No Plot? No Problem!: A Low-Stress, High-Velocity Guide to Writing a Novel in 30 Days
by Chris Baty
If you have ever celebrated the National Novel Writing Month or NaNoWriMo in November, you may already know about Chris Baty.
He is a founder and organizer of this particular movement. He, like others involved, hope to raise the awareness of everyone but focuses on writers to accomplish a specific task. He and his organization ask writers to come up with an idea for a novel then write and finish it within a 30-day period. No one expects it to be the Great American Novel. This is not the purpose of the goal. The intent is to put together a novel within these time constraints that will now make anyone violently ill. The book takes you on a romp through the world of Chris Baty, specifically his method to putting together a novel quickly and effectively. Originally designed to accompany the November program, the book does emphasize how writers need to encourage writers in the process of completing their “magnum opus” – or its antithesis, in 30 days. Yet, the book also does stand on its own two feet. It can act as a means to galvanize your procrastinating self into action.
Ready, Aim, Specialize!: Create Your Own Writing Specialty and Make More Money
by Kelly James-Enger
Ever wonder why some freelancers make it big while others don’t? The answer may not always have to do with quality or quantity. In fact, the reason why many are successful in the business of writing is their ability to specialize. This book is designed to help you discover what you need to do to become a specialist freelance writer. It makes you ask yourself all the right questions. What are you best at? What topics are you strong in? Is there something you enjoy learning about no matter how often you write or research on it? Once you can narrow down the field of possibilities, you can find a potential means to make-it big. As the author sincerely believes and promotes, the way to success is through writing about something you are good at, love to research on and never grow weary or bored of writing about. While this may seem obvious, to some it is not. The guide helps you sort this out but does not stop there. It discusses other matters. It spreads out through helpful hints and useful tips the approach to accomplish what you want to do. It makes no difference whether you are a professional considering a change in direction or simple a writer turning professional, this book can act as a guide to finding the market that will serve your talents, your interests and your desire for success.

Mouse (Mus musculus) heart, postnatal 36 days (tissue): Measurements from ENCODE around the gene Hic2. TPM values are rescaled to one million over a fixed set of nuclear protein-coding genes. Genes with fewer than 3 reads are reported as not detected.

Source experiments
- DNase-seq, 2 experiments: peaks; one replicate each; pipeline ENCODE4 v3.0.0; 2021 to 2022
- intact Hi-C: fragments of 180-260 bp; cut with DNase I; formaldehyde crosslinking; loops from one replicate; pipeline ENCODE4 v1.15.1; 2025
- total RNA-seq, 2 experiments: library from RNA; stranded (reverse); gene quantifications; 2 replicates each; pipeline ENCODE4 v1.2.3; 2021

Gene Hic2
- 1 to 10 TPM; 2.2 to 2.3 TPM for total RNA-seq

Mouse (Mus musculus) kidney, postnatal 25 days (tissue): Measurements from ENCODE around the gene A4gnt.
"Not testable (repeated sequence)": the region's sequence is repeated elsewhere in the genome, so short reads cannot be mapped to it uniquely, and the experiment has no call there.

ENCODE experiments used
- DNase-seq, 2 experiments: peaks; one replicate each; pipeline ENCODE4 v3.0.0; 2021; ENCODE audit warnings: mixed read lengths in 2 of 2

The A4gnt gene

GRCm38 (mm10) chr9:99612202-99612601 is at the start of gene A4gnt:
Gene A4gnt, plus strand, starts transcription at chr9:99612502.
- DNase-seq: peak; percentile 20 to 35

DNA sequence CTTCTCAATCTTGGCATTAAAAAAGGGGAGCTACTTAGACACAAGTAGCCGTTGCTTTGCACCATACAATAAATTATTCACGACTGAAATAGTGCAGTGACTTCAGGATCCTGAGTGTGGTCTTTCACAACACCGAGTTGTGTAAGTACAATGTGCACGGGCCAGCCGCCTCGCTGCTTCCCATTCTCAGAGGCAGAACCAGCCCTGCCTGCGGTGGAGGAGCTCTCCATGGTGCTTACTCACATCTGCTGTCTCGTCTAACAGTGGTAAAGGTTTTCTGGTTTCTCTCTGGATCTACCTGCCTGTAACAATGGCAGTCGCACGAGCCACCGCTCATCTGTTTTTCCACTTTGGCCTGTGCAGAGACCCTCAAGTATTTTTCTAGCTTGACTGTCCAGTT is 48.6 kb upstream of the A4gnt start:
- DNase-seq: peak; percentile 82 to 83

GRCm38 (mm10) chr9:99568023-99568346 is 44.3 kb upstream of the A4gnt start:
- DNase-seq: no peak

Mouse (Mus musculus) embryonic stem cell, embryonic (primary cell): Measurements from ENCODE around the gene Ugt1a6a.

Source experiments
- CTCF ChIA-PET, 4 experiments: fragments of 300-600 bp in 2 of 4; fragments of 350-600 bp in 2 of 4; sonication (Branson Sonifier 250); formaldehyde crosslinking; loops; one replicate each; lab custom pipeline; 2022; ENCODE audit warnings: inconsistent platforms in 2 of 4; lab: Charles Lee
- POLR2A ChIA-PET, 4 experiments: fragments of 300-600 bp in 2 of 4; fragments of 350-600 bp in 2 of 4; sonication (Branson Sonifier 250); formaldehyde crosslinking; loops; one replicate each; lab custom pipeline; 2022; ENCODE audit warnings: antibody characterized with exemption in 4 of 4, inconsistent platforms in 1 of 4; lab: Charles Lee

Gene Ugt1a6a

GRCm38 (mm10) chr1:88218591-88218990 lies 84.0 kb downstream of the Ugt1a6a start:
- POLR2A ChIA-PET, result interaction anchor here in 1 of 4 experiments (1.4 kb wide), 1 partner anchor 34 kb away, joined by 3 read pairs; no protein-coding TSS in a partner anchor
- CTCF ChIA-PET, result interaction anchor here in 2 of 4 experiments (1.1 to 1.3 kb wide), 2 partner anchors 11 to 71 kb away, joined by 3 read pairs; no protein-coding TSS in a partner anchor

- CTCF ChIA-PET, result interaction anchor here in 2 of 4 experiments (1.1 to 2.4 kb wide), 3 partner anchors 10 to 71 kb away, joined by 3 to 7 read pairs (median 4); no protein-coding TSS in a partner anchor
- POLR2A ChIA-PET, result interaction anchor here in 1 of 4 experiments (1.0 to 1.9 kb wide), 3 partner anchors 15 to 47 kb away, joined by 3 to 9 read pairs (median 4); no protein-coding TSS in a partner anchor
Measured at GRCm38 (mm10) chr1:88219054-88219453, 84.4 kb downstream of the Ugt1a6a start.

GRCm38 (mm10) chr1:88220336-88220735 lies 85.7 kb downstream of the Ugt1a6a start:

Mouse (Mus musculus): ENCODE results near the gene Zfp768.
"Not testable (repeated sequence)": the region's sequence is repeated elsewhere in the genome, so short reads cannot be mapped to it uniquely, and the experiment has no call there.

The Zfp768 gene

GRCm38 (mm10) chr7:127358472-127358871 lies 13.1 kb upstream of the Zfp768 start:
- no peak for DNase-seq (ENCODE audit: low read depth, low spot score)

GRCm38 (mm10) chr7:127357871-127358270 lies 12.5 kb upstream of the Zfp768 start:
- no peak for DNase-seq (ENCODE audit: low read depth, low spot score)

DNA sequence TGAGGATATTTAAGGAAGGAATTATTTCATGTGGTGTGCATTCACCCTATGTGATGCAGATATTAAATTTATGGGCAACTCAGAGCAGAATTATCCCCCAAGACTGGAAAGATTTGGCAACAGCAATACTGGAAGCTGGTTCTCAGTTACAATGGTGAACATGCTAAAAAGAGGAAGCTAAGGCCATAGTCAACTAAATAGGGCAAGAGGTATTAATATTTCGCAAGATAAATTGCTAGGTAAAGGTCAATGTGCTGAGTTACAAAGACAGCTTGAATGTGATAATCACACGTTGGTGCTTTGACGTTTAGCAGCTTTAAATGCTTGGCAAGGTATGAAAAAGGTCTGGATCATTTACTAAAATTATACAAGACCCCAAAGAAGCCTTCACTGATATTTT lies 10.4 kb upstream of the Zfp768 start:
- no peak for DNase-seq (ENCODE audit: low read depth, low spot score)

Writing a Romance Novel for Dummies
by Leslie Wainger
Ah, the much maligned love story. The romance, the saccharine and truly love-saturated prose of those in love and those wanting to be loved. While some professionals may snicker or dismiss this genre, romance novels do have their appeal. This holds true for certain writers and readers alike. Admittedly, writing a romance novel comes with a certain amount of baggage. Yet, planning and creating one demand a certain level of skill not everyone can master. If this is the direction in which you wish to go, read this book. The author, Leslie Wainger, provides you with everything you need to know to take that step. Want to know about designing the right plot? It is here. Wondering what to call yourself? This book also includes information on how to choose a pseudonym. Moreover, what she tells you can help you leap over the competition. To accomplish this, you can read the entire book. You can also dip into it and go piece-by-piece or section-by-section to learn what you want to know. Writing a Novel for Dummies, is truly a comprehensive guide on the subject.